Taking care of your diabetes feels like having to remember to breathe–it’s tedious and perhaps slightly degrading, but you don’t expect anyone to feel sorry for you.
That doesn’t mean, however, that there’s nothing to be sorry about. That’s another thing I learned in Tennessee. Camp showed that diabetic life could be fun, but it was still deadly serious. One day, William was teaching archery when he noticed a little girl sitting in the weeds, refusing to participate. She was sulking. He went to comfort her, expecting to hear a story about fighting or bullying, friends being mean. If only it was that easy to fix. The girl had just gotten off the phone with her parents—she’d just heard for the first time that she had kidney disease.
Writing about diabetes, like talking about it, is difficult. You can’t find meaning or coherence in it, at least not easily. It is too serious to be dismissed, but its sufferers don’t need the rhetoric of strength or survival. It feels normal, but it isn’t. Too easily, I slip into a kind of fraught armistice with the disease, forgetting its dangers and resenting only its dreariness.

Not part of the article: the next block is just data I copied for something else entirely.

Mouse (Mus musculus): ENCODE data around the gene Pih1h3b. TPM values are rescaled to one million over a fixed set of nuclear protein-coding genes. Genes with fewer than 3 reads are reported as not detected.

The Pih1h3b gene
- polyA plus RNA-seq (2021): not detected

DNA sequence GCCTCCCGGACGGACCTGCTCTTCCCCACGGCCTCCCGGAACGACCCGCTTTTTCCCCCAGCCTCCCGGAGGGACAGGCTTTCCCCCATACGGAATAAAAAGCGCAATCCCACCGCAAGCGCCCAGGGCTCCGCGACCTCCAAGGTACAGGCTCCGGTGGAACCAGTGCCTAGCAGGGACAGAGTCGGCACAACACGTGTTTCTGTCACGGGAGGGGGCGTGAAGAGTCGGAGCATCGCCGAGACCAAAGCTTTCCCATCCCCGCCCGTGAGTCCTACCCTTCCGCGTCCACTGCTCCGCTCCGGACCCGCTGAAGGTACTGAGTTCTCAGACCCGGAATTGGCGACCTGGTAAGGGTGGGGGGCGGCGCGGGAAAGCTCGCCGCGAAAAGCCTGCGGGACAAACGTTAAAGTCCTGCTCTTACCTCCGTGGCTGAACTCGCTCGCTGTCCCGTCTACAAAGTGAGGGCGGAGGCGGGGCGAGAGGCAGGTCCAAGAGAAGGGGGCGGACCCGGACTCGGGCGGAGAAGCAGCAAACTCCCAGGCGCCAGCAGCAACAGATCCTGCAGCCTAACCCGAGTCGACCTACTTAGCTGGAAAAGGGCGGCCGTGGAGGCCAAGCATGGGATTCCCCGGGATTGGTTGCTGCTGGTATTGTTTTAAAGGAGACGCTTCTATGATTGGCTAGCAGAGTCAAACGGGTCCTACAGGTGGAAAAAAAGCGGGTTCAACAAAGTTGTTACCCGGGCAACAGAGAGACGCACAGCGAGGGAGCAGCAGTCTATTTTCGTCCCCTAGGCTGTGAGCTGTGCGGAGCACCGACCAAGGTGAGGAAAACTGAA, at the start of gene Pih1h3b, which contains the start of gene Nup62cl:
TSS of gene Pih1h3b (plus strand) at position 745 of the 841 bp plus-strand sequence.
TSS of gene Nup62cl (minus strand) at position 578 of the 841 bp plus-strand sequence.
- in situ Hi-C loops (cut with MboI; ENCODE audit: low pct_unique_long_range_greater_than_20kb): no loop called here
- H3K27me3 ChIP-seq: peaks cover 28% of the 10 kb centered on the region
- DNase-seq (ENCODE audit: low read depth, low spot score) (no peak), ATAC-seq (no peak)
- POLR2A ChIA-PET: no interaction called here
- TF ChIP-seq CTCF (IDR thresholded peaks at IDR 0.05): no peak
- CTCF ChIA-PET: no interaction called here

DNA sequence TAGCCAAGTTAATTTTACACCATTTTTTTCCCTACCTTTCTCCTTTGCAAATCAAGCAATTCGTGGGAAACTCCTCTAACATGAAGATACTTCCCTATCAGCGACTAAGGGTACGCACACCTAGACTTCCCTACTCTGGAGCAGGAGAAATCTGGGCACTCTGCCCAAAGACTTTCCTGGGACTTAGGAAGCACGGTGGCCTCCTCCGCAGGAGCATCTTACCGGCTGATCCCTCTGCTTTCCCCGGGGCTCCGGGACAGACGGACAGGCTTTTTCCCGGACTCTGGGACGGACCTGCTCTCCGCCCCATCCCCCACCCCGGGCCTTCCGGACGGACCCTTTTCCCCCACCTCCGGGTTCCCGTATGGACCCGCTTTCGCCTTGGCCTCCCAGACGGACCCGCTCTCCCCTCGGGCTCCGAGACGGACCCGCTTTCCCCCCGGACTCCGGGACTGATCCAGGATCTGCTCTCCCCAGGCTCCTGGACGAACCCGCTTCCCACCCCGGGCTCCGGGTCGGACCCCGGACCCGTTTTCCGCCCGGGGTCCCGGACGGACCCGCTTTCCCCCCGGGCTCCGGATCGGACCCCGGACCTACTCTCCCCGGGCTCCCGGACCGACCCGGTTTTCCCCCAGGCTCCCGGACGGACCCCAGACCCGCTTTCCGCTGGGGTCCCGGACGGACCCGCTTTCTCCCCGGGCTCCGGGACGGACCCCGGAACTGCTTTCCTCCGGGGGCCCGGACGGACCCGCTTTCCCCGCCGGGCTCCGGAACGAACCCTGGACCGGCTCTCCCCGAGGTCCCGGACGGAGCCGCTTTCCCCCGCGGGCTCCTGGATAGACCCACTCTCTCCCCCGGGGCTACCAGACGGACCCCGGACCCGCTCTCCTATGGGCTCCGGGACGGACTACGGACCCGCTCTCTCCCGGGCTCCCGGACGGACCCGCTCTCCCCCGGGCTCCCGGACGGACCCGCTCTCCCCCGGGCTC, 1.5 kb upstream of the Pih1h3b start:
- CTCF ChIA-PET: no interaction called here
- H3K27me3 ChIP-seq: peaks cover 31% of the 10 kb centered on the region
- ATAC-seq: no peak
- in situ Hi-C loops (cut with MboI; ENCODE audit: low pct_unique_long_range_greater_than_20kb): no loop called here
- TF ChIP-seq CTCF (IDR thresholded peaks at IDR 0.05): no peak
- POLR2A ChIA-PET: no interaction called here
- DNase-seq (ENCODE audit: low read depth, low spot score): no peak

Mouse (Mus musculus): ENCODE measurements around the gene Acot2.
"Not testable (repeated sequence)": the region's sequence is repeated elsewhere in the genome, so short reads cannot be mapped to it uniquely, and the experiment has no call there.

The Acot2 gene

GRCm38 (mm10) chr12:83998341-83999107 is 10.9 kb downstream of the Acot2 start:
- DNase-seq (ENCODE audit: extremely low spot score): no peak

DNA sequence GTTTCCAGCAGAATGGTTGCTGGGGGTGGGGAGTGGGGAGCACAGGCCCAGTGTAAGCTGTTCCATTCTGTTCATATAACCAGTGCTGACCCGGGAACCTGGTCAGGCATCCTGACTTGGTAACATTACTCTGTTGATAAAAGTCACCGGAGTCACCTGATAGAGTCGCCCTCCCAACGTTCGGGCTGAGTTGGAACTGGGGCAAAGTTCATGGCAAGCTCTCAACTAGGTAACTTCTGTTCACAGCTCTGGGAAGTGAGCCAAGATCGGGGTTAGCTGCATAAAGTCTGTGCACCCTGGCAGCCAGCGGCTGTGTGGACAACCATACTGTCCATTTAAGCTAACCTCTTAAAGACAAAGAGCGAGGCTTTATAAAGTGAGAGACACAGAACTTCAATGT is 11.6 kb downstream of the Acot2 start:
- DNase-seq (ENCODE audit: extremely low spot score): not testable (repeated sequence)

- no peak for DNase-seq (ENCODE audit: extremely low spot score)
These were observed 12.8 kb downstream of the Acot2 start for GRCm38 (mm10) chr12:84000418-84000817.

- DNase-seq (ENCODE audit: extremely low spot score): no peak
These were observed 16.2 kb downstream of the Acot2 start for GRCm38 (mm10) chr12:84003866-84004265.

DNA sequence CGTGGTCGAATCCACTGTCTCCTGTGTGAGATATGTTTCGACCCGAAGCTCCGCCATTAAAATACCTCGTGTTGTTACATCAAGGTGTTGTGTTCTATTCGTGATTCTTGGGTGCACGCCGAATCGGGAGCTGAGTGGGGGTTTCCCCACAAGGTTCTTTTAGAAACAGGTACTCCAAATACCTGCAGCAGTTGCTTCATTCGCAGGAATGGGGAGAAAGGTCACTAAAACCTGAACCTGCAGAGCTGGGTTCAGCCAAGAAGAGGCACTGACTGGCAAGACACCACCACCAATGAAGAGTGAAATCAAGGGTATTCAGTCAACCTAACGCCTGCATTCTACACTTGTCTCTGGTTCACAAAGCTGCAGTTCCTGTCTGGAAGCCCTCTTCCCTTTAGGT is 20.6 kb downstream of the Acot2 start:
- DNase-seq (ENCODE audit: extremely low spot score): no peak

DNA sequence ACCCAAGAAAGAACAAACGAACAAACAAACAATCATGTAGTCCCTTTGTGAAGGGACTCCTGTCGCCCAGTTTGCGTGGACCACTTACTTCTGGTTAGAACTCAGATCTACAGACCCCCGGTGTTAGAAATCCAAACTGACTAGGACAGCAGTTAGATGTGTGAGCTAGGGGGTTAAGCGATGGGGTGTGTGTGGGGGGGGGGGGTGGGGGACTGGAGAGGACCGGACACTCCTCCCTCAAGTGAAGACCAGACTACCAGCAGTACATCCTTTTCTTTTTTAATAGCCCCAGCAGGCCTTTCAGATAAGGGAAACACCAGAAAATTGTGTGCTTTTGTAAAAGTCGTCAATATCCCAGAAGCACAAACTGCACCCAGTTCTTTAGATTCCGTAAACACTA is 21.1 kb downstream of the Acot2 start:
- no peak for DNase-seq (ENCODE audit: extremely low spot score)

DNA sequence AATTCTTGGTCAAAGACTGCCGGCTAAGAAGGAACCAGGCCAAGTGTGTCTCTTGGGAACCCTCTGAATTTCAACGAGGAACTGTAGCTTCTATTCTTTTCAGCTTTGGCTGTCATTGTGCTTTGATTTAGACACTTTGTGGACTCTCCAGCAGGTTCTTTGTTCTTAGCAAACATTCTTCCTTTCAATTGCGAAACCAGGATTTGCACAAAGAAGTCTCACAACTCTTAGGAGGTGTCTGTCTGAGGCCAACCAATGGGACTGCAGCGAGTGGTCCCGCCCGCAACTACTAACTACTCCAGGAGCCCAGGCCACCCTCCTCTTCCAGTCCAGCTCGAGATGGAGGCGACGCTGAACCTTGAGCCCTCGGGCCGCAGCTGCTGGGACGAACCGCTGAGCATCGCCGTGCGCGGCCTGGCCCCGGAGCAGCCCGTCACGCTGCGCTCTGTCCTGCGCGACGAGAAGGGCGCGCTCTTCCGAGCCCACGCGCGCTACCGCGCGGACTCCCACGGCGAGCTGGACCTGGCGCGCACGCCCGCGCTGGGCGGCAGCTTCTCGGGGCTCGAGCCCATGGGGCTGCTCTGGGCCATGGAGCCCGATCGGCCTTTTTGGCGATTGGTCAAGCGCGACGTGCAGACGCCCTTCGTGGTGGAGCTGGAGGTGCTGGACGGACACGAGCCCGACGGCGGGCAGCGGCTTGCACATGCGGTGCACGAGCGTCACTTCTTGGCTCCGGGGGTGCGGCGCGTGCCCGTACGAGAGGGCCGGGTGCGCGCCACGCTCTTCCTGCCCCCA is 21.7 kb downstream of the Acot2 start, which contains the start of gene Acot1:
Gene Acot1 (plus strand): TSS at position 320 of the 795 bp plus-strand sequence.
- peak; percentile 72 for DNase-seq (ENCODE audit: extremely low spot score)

But that village of screaming diabetic kids kicked me out of my uneasy indifference. Their bleeding fingers, those snapping rat-tails, and the reek of bottled insulin everywhere eroded my embarrassment, while the mess of needles and strips chastened my sense of isolation. Nobody had to explain when they produced a syringe, and nobody had to hide their glucose tablets under a desk. For a few weeks, diabetes camp became a panacea for a condition too mild to complain about but too persistent to defeat.
More importantly, it reminded me that I don’t have to do pretend smack in the bathroom to give myself insulin. Unless I want to.